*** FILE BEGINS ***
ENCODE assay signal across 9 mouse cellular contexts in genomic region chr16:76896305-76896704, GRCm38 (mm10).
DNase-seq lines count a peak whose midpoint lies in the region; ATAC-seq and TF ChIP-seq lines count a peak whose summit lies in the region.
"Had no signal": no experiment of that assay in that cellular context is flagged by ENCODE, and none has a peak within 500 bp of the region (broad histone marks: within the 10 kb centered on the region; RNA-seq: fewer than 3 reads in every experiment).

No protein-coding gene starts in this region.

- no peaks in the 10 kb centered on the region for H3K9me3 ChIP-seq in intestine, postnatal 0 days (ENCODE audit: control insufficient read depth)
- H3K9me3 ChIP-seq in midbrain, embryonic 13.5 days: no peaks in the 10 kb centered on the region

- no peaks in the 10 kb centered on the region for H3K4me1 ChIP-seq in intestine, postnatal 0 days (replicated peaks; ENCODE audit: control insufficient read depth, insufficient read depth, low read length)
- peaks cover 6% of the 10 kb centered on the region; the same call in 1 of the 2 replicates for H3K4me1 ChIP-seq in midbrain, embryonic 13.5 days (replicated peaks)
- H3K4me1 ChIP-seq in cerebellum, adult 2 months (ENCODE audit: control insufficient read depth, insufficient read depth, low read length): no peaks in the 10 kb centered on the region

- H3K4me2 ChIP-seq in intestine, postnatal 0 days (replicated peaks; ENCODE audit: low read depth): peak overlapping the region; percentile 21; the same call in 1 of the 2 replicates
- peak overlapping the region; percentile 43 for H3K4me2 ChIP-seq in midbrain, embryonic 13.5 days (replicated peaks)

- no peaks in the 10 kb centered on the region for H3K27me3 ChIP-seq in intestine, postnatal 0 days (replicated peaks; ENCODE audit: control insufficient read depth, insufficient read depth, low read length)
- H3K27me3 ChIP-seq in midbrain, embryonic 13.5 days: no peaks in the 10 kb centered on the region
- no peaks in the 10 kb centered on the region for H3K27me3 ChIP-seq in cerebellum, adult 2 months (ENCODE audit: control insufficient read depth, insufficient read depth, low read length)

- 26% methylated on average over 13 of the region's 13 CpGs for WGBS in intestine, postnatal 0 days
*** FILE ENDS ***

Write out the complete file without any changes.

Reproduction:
ENCODE assay signal across 9 mouse cellular contexts in genomic region chr16:76896305-76896704, GRCm38 (mm10).
DNase-seq lines count a peak whose midpoint lies in the region; ATAC-seq and TF ChIP-seq lines count a peak whose summit lies in the region.
"Had no signal": no experiment of that assay in that cellular context is flagged by ENCODE, and none has a peak within 500 bp of the region (broad histone marks: within the 10 kb centered on the region; RNA-seq: fewer than 3 reads in every experiment).

No protein-coding gene starts in this region.

- no peaks in the 10 kb centered on the region for H3K9me3 ChIP-seq in intestine, postnatal 0 days (ENCODE audit: control insufficient read depth)
- H3K9me3 ChIP-seq in midbrain, embryonic 13.5 days: no peaks in the 10 kb centered on the region

- no peaks in the 10 kb centered on the region for H3K4me1 ChIP-seq in intestine, postnatal 0 days (replicated peaks; ENCODE audit: control insufficient read depth, insufficient read depth, low read length)
- peaks cover 6% of the 10 kb centered on the region; the same call in 1 of the 2 replicates for H3K4me1 ChIP-seq in midbrain, embryonic 13.5 days (replicated peaks)
- H3K4me1 ChIP-seq in cerebellum, adult 2 months (ENCODE audit: control insufficient read depth, insufficient read depth, low read length): no peaks in the 10 kb centered on the region

- H3K4me2 ChIP-seq in intestine, postnatal 0 days (replicated peaks; ENCODE audit: low read depth): peak overlapping the region; percentile 21; the same call in 1 of the 2 replicates
- peak overlapping the region; percentile 43 for H3K4me2 ChIP-seq in midbrain, embryonic 13.5 days (replicated peaks)

- no peaks in the 10 kb centered on the region for H3K27me3 ChIP-seq in intestine, postnatal 0 days (replicated peaks; ENCODE audit: control insufficient read depth, insufficient read depth, low read length)
- H3K27me3 ChIP-seq in midbrain, embryonic 13.5 days: no peaks in the 10 kb centered on the region
- no peaks in the 10 kb centered on the region for H3K27me3 ChIP-seq in cerebellum, adult 2 months (ENCODE audit: control insufficient read depth, insufficient read depth, low read length)

- 26% methylated on average over 13 of the region's 13 CpGs for WGBS in intestine, postnatal 0 days